In Everything Ancient Was Once New, Emalani Case explores Indigenous persistence through the concept of Kahiki, a term that is at once both an ancestral homeland for Kānaka Maoli (Hawaiians) and the knowledge that there is life to be found beyond Hawaiʻi's shores. Kahiki is therefore both a symbol of ancestral connection and the potential that comes with remembering and acting upon that connection. Tracing physical, historical, intellectual, and spiritual journeys to and from Kahiki, Case frames it as a place of refuge and sanctuary, a place where ancient knowledge can constantly be made anew. It is in Kahiki, and in the sanctuary it creates, that today's Kānaka Maoli can find safety and reprieve from the continued onslaught of settler colonial violence while confronting some of the uncomfortable and challenging realities of being Indigenous in Hawaiʻi, in the Pacific, and in the world.
The book engages with Kahiki as a shifting term employed by Kānaka Maoli to explain their lives and experiences at different points in history. Case argues for reactivated and reinvigorated engagements with Kahiki to support ongoing work aimed at decolonizing physical and ideological spaces and to reconnect Kānaka Maoli to peoples and places in the Pacific region and beyond in purposeful, meaningful ways. By tracing Kahiki through pivotal moments in history and critical moments in contemporary times, Case demonstrates how the idea of Kahiki-while not always mentioned by name-was, and is, always full of potential.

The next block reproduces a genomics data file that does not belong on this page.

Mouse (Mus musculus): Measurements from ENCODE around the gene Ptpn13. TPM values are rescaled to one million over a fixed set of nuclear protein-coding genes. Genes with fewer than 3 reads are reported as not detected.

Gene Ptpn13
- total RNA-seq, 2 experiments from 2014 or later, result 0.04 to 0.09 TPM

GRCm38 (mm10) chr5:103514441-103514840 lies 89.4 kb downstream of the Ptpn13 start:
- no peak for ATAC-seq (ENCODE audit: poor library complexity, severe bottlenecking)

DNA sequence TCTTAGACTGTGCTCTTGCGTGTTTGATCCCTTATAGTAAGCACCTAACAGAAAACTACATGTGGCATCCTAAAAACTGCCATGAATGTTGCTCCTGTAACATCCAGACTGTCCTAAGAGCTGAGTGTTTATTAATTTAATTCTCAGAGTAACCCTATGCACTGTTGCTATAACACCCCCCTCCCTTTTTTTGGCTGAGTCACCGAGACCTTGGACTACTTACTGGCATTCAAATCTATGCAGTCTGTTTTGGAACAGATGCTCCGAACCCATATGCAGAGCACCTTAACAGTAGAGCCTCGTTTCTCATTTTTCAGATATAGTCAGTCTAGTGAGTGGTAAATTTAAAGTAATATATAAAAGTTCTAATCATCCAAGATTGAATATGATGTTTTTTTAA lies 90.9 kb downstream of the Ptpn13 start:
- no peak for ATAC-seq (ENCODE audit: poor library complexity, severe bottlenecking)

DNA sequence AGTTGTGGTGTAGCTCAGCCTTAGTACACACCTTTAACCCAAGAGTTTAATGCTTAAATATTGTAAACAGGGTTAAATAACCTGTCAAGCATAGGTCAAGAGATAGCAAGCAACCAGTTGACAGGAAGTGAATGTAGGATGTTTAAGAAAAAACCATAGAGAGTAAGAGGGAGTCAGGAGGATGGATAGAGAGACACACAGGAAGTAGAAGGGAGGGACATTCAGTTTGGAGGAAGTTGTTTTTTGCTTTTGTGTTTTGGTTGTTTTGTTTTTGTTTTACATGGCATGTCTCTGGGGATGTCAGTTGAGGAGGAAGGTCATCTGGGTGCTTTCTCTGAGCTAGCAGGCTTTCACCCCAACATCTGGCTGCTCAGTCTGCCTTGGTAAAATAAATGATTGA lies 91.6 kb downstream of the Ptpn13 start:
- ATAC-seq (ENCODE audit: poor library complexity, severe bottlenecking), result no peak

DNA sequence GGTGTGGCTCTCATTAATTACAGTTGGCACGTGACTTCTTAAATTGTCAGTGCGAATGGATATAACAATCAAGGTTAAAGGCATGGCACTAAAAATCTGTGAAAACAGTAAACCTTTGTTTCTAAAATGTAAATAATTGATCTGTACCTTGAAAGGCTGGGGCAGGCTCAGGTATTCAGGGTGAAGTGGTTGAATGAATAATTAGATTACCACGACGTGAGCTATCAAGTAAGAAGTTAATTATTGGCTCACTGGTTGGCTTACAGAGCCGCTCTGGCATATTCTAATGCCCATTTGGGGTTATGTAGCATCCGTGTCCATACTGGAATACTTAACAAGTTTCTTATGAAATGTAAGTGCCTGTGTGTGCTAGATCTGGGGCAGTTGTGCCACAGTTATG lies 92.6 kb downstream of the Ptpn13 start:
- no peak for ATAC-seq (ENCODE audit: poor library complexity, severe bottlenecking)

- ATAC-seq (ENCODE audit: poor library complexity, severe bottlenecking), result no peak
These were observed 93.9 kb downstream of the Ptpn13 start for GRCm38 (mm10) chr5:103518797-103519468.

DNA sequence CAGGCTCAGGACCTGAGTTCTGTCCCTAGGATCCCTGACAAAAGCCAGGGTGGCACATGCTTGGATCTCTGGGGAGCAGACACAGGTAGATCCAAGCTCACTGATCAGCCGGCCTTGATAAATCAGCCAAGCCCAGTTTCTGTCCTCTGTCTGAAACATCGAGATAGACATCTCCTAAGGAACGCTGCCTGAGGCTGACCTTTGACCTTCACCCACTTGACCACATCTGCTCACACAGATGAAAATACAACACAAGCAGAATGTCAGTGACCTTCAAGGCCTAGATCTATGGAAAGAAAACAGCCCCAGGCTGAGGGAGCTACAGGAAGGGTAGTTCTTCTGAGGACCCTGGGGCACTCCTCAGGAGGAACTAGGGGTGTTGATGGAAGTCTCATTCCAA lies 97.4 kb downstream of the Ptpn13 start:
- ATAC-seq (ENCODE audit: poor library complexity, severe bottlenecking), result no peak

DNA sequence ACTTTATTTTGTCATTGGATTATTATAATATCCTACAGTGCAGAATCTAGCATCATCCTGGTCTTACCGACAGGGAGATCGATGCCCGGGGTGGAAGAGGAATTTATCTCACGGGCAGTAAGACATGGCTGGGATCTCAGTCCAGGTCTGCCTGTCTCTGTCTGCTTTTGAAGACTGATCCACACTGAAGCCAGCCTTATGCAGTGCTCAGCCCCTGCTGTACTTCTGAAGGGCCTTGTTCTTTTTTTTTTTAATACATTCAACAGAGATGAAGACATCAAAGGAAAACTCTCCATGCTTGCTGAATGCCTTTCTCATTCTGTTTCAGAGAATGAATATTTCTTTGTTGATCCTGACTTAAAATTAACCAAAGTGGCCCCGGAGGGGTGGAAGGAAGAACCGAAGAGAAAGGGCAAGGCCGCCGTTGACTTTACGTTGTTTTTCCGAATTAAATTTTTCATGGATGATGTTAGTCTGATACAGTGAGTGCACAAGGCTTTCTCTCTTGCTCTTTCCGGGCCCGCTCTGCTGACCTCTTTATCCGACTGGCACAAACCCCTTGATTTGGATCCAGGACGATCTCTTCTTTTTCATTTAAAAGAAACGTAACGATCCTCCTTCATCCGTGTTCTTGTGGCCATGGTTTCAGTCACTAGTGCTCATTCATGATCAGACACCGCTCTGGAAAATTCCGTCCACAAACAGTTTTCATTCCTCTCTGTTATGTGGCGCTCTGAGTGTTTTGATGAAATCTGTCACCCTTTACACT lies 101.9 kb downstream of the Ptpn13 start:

Intertwining personal narrative with rigorous research and analysis, Case weaves the past and the present together, reflecting on ancient concepts and their continued relevance in movements to protect lands, waters, and oceans; to fight for social justice; to reexamine our responsibilities to each other across the Pacific region; and to open space for continued dialogue on what it means to be Indigenous when at home and when away. Everything Ancient Was Once New journeys to and from Kahiki, offering readers a sanctuary for reflection, deep learning, and continued dreaming with the past, in the present, and far into the future.
About the Author
Emalani Case is a Kanaka Maoli lecturer in Pacific studies at Te Herenga Waka--Victoria University of Wellington, New Zealand.